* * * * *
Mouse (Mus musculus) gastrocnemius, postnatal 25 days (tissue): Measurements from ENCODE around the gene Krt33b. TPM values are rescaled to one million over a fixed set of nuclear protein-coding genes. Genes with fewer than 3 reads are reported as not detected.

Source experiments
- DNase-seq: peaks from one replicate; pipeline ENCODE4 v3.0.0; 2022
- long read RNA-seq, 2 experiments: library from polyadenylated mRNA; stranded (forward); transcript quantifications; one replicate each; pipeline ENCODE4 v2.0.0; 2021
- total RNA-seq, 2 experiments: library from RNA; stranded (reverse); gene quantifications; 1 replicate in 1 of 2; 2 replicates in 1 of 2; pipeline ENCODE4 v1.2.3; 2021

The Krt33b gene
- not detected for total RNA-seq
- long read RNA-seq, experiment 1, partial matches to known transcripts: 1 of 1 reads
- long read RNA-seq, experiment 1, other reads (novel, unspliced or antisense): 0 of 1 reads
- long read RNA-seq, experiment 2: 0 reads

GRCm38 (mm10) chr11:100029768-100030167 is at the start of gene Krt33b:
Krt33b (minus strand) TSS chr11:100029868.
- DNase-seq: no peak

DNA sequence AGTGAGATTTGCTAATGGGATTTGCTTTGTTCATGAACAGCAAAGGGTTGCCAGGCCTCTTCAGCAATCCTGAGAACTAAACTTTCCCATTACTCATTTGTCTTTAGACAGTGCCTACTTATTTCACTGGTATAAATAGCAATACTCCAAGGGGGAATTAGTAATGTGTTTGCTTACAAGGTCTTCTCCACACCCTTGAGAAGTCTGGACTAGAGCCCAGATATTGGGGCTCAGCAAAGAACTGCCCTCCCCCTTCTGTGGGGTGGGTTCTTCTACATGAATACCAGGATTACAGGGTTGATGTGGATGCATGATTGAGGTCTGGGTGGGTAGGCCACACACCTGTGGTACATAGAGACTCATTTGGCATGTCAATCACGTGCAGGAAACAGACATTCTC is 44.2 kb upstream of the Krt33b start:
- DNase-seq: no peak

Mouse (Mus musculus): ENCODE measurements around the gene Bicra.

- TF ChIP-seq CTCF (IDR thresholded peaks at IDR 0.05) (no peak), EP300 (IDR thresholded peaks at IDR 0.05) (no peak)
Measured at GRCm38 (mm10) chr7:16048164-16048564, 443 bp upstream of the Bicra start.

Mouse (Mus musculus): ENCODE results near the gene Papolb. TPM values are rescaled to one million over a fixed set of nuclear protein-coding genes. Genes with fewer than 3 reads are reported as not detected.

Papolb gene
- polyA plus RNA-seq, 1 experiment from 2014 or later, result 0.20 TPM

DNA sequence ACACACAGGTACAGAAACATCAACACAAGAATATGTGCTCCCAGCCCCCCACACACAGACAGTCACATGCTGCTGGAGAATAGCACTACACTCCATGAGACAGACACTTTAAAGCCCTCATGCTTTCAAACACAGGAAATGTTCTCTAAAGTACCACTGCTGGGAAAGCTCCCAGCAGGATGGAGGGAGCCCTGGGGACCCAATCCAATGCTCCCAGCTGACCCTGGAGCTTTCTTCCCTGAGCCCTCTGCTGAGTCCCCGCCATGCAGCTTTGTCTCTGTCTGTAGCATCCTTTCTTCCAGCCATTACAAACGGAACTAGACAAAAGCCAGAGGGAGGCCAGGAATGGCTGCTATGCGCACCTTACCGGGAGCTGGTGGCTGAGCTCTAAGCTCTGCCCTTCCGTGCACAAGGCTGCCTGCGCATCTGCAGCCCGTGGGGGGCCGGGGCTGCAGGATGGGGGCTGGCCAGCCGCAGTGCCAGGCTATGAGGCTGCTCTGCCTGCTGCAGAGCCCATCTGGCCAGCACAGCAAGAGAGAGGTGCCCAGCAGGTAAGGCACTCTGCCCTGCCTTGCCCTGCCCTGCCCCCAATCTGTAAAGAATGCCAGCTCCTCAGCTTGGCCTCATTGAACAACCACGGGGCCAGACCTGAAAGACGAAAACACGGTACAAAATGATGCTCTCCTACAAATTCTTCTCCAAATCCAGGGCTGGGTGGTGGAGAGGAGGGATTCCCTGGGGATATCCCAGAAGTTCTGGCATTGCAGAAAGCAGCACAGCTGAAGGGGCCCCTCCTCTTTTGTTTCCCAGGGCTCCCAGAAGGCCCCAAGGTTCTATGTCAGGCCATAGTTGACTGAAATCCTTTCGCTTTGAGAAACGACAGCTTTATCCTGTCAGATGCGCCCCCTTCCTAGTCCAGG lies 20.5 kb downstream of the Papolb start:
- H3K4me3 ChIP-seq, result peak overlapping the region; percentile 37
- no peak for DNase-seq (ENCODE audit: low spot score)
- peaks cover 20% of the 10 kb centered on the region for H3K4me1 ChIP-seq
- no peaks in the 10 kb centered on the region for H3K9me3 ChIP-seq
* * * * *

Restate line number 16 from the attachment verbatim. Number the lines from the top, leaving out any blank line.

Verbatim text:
Mouse (Mus musculus): ENCODE measurements around the gene Bicra.